X-ray photoelectron spectroscopy (XPS) performed on similar hybrids has shown that three peaks at 283.7±0.2, 284.8±0.2, and 290.4±0.2 eV are due to the sp2 hybridized graphic carbon atoms, sp3 hybridization, and π-plasmon excitations, respectively, of C-1s atom in MWCNTs.44 Decoration of metal catalysts such as Au has introduced new peak in XPS because of Au-4f7/2 at 83.7±0.2 eV.45 We have recently demonstrated the formation of Au(NP)–MWCNT nanohybrids,46 which confirmed that both acid treatment and functionalization of Au(NPs) introduced stresses on the surface of MWCNTs as studied by the X-ray diffraction and Raman spectroscopy (Figures 6–8).46 Linear decrease in D/G ratio in Raman spectra from 1.27 for oxidized MWCNTs to 1.03 for 80 nM Au(NPs) concentrations and then again an increase to 1.21 for 100 nM Au(NPs) on the surface of MWCNTs was the significant signature of Au(NPs) functionalization.
Effect of scan rate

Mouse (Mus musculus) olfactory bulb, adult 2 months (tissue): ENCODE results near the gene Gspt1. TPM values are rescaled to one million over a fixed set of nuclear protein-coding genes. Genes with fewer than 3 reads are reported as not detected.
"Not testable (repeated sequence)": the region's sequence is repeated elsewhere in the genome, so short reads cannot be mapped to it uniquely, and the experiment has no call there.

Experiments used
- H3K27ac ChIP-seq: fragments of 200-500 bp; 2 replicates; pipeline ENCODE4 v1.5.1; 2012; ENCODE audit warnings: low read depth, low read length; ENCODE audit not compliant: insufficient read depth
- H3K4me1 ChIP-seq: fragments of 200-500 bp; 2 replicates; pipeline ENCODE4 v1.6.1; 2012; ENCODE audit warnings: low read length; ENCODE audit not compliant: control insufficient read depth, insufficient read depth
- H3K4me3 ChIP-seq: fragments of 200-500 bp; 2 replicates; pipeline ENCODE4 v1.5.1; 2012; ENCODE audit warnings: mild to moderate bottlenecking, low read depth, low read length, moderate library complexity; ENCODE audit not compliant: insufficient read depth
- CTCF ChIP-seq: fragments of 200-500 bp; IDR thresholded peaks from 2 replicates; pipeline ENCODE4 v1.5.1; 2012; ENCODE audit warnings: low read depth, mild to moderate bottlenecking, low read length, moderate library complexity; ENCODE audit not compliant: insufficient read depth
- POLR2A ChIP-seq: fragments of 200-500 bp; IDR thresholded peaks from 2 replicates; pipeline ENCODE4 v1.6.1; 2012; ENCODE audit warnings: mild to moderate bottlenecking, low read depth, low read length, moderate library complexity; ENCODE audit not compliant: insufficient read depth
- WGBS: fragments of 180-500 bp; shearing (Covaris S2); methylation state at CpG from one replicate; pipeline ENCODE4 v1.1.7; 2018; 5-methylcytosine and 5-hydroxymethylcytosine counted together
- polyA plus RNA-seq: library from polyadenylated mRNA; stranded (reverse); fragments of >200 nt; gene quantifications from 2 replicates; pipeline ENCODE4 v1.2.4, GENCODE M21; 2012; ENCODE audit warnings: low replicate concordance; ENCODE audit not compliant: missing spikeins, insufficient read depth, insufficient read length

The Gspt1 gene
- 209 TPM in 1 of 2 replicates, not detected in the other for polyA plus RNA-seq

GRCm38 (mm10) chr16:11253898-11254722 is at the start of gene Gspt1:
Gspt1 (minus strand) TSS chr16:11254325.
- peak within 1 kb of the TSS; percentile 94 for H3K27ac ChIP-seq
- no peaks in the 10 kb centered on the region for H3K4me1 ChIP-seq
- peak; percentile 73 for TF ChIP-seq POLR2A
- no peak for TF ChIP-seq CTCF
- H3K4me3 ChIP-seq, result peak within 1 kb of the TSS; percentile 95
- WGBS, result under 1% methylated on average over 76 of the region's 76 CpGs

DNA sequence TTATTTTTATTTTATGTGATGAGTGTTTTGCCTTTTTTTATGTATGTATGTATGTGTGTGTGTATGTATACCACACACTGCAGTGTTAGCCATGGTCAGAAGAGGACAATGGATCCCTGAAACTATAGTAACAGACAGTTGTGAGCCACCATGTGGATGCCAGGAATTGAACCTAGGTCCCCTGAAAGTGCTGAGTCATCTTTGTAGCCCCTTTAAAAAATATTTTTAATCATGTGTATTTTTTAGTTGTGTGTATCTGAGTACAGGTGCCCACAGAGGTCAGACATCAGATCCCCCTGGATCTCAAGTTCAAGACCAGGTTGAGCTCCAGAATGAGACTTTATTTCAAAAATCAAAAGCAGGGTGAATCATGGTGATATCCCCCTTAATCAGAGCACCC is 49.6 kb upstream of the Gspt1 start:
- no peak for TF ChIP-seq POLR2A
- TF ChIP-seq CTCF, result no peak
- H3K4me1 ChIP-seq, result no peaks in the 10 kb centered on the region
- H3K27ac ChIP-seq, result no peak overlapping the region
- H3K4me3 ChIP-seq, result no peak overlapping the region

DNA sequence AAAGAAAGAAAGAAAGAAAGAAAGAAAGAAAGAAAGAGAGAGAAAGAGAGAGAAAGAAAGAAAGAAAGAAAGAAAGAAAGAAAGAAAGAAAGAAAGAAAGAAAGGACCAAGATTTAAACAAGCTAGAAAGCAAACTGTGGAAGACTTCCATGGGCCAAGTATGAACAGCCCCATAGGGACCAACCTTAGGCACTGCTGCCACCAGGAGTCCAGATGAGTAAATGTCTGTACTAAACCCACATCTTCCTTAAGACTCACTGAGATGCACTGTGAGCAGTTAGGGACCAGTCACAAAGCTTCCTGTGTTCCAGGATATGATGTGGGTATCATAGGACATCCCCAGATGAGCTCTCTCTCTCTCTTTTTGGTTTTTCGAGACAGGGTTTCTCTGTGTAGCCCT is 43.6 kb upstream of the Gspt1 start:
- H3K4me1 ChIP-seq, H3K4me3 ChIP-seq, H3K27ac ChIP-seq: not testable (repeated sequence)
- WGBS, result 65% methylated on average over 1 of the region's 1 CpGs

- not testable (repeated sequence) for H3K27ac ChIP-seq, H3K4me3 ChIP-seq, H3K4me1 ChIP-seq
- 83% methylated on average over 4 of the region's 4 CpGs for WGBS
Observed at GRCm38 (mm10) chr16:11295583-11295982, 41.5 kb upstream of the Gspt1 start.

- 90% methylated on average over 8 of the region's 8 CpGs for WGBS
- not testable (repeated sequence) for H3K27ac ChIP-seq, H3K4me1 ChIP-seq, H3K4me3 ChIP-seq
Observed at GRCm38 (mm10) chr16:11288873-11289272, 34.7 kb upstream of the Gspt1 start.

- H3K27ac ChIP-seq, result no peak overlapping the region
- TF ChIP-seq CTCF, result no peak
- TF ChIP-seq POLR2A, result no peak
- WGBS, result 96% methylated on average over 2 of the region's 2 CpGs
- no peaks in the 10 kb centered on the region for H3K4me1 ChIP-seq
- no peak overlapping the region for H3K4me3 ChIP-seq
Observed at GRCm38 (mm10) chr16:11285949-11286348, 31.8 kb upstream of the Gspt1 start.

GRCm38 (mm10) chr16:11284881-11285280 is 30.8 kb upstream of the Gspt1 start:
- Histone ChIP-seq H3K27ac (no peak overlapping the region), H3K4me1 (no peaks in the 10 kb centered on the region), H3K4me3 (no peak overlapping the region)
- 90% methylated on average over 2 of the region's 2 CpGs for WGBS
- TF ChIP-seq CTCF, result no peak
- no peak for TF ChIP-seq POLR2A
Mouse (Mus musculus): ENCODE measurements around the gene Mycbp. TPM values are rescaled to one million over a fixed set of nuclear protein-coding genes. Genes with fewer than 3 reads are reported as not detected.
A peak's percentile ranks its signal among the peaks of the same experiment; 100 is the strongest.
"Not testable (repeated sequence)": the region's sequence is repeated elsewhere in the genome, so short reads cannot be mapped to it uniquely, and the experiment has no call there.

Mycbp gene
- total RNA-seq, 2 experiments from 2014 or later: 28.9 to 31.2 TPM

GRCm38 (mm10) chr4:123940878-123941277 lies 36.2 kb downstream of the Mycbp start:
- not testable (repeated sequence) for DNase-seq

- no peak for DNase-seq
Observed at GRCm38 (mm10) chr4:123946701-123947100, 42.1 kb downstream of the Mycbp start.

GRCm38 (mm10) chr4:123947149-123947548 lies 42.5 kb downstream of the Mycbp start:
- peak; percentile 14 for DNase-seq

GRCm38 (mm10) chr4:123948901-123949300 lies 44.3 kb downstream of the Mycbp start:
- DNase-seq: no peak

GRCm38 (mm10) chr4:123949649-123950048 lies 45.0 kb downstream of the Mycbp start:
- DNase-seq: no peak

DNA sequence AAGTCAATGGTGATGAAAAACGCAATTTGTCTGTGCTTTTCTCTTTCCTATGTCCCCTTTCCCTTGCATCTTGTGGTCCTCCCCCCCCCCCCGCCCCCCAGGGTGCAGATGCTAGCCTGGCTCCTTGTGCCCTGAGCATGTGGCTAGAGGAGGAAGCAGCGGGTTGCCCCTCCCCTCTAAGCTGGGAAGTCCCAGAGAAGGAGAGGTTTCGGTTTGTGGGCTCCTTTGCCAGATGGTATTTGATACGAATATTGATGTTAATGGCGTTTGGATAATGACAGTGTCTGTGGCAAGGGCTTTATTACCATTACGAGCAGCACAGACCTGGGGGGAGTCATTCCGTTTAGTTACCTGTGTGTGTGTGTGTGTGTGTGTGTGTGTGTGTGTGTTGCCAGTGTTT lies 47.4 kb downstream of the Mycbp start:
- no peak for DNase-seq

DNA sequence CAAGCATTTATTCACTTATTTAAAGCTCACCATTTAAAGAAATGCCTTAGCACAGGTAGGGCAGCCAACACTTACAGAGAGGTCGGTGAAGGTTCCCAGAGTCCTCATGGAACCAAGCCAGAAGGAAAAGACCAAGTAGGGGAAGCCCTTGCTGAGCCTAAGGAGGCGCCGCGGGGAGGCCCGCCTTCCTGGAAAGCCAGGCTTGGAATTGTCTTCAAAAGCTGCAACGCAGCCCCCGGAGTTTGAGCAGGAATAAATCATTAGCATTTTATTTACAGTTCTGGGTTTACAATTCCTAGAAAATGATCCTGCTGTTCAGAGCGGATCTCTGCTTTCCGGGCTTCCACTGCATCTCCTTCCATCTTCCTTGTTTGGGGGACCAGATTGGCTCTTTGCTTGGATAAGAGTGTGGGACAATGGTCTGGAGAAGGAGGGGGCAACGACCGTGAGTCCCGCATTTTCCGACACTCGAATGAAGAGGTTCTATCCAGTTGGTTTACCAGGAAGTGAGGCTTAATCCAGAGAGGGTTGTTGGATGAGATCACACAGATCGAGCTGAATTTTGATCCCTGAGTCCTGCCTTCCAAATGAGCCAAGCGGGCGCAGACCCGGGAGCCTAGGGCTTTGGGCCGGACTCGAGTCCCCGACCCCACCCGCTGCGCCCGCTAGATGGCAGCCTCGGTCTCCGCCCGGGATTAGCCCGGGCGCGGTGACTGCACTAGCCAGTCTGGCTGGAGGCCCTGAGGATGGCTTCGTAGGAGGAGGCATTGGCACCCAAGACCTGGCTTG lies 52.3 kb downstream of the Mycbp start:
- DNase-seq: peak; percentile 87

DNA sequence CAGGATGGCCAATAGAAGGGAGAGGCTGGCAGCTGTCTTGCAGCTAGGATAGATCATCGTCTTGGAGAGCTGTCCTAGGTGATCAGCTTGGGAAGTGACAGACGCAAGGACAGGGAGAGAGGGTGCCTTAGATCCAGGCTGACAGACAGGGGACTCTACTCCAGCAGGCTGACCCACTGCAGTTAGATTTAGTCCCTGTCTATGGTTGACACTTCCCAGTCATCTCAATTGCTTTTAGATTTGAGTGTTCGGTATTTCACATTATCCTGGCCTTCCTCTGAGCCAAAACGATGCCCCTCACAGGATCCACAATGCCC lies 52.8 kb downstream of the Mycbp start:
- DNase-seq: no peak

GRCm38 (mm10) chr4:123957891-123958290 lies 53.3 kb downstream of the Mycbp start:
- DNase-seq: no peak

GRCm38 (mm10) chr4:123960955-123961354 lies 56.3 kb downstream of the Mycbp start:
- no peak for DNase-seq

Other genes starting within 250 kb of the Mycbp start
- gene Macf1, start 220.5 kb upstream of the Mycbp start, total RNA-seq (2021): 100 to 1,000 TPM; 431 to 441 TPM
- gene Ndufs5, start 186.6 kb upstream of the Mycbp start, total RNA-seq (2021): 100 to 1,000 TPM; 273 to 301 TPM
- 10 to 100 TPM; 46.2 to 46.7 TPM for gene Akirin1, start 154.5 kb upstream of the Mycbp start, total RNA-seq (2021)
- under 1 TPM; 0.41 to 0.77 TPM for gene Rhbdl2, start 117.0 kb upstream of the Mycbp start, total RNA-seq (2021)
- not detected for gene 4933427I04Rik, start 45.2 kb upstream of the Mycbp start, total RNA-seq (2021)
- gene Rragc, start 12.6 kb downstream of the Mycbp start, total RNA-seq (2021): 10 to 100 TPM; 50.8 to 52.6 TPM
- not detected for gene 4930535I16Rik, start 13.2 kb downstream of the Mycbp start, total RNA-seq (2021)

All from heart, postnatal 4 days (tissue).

The CV profiles of the bare, MWCNT-, and Au(NP)–MWCNT-modified GCEs in 0.1 mol L−1 K4[Fe(CN)6] taken at various scan rates from 0.05 to 0.3 V s−1 are shown in Figure 2A–F. Where Figure 2A represents bare, Figure 2B represents MWCNT-modified, and Figure 2C–F 40–100 nM Au(NP)–MWCNT-modified GCEs. The hysteresis loops showed well-defined redox peaks due to oxidation or reduction of [Fe(CN)6]4− ions. The positive current in Figure 2 was due to the oxidation current Ipc and the peak in current was observed at the corresponding cathodic potential, while negative current represented the reduction current Ipa and an inverted peak in the reduction current was observed at the corresponding anodic potential Epa. It was observed that the Ipc and Ipa increased gradually and Epc and Epa shifted to high and low voltages, respectively, with the increase in scan rates. Emergence of new reduction peak at 0.8 V with increased concentration of Au(NPs) was due to [Fe(CN)6]3− ions reduction.32